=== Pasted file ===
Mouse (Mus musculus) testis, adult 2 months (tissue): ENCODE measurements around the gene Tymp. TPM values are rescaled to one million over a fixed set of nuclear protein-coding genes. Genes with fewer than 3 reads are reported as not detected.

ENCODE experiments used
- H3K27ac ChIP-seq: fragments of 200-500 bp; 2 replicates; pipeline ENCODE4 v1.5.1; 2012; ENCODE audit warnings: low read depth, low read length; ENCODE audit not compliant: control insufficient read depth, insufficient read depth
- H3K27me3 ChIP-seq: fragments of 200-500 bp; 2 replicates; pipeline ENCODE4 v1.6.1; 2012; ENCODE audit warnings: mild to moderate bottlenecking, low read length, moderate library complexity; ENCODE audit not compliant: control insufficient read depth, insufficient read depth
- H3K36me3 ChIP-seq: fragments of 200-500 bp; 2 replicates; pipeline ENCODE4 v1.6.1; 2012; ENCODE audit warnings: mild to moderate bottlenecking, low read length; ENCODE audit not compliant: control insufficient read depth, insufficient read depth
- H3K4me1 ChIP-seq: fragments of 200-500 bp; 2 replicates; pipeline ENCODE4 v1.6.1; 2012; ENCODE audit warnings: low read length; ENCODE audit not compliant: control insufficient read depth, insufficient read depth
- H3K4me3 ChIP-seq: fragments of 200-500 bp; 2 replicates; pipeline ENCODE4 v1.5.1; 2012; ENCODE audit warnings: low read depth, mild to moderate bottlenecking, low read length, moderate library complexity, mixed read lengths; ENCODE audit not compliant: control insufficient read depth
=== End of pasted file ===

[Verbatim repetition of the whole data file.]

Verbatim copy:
Mouse (Mus musculus) testis, adult 2 months (tissue): ENCODE measurements around the gene Tymp. TPM values are rescaled to one million over a fixed set of nuclear protein-coding genes. Genes with fewer than 3 reads are reported as not detected.

ENCODE experiments used
- H3K27ac ChIP-seq: fragments of 200-500 bp; 2 replicates; pipeline ENCODE4 v1.5.1; 2012; ENCODE audit warnings: low read depth, low read length; ENCODE audit not compliant: control insufficient read depth, insufficient read depth
- H3K27me3 ChIP-seq: fragments of 200-500 bp; 2 replicates; pipeline ENCODE4 v1.6.1; 2012; ENCODE audit warnings: mild to moderate bottlenecking, low read length, moderate library complexity; ENCODE audit not compliant: control insufficient read depth, insufficient read depth
- H3K36me3 ChIP-seq: fragments of 200-500 bp; 2 replicates; pipeline ENCODE4 v1.6.1; 2012; ENCODE audit warnings: mild to moderate bottlenecking, low read length; ENCODE audit not compliant: control insufficient read depth, insufficient read depth
- H3K4me1 ChIP-seq: fragments of 200-500 bp; 2 replicates; pipeline ENCODE4 v1.6.1; 2012; ENCODE audit warnings: low read length; ENCODE audit not compliant: control insufficient read depth, insufficient read depth
- H3K4me3 ChIP-seq: fragments of 200-500 bp; 2 replicates; pipeline ENCODE4 v1.5.1; 2012; ENCODE audit warnings: low read depth, mild to moderate bottlenecking, low read length, moderate library complexity, mixed read lengths; ENCODE audit not compliant: control insufficient read depth